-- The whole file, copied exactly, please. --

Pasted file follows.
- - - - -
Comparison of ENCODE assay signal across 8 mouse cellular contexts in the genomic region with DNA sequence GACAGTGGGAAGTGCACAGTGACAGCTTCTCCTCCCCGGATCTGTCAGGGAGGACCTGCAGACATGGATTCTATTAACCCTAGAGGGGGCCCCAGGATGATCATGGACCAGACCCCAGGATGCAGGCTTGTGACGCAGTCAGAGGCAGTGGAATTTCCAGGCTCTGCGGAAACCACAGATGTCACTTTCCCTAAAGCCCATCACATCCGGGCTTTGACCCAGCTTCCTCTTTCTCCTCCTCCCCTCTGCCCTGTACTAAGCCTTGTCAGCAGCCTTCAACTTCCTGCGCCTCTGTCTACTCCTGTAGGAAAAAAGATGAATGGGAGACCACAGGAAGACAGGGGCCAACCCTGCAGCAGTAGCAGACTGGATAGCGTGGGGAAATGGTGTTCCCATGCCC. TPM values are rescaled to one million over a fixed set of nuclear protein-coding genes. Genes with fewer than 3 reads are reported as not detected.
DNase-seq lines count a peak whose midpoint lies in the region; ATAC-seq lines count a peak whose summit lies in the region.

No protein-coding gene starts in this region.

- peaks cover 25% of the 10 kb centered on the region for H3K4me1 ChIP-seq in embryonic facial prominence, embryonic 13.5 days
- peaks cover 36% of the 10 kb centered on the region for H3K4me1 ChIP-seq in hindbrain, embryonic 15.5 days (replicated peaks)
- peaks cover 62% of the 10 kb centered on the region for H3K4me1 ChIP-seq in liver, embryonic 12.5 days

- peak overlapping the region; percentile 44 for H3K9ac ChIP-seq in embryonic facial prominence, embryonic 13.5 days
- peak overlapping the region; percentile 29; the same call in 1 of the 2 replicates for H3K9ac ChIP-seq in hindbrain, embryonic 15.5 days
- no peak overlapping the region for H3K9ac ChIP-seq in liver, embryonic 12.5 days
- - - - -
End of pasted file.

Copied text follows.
Comparison of ENCODE assay signal across 8 mouse cellular contexts in the genomic region with DNA sequence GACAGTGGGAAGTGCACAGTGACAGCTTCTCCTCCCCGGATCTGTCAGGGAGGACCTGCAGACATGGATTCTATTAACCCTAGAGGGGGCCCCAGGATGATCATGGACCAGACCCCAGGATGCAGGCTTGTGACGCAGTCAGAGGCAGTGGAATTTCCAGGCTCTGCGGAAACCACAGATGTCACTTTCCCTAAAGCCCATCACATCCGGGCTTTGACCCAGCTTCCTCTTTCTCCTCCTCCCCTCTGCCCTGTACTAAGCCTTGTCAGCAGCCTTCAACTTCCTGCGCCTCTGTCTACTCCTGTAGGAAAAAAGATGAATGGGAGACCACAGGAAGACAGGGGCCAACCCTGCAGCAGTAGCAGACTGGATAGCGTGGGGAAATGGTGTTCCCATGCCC. TPM values are rescaled to one million over a fixed set of nuclear protein-coding genes. Genes with fewer than 3 reads are reported as not detected.
DNase-seq lines count a peak whose midpoint lies in the region; ATAC-seq lines count a peak whose summit lies in the region.

No protein-coding gene starts in this region.

- peaks cover 25% of the 10 kb centered on the region for H3K4me1 ChIP-seq in embryonic facial prominence, embryonic 13.5 days
- peaks cover 36% of the 10 kb centered on the region for H3K4me1 ChIP-seq in hindbrain, embryonic 15.5 days (replicated peaks)
- peaks cover 62% of the 10 kb centered on the region for H3K4me1 ChIP-seq in liver, embryonic 12.5 days

- peak overlapping the region; percentile 44 for H3K9ac ChIP-seq in embryonic facial prominence, embryonic 13.5 days
- peak overlapping the region; percentile 29; the same call in 1 of the 2 replicates for H3K9ac ChIP-seq in hindbrain, embryonic 15.5 days
- no peak overlapping the region for H3K9ac ChIP-seq in liver, embryonic 12.5 days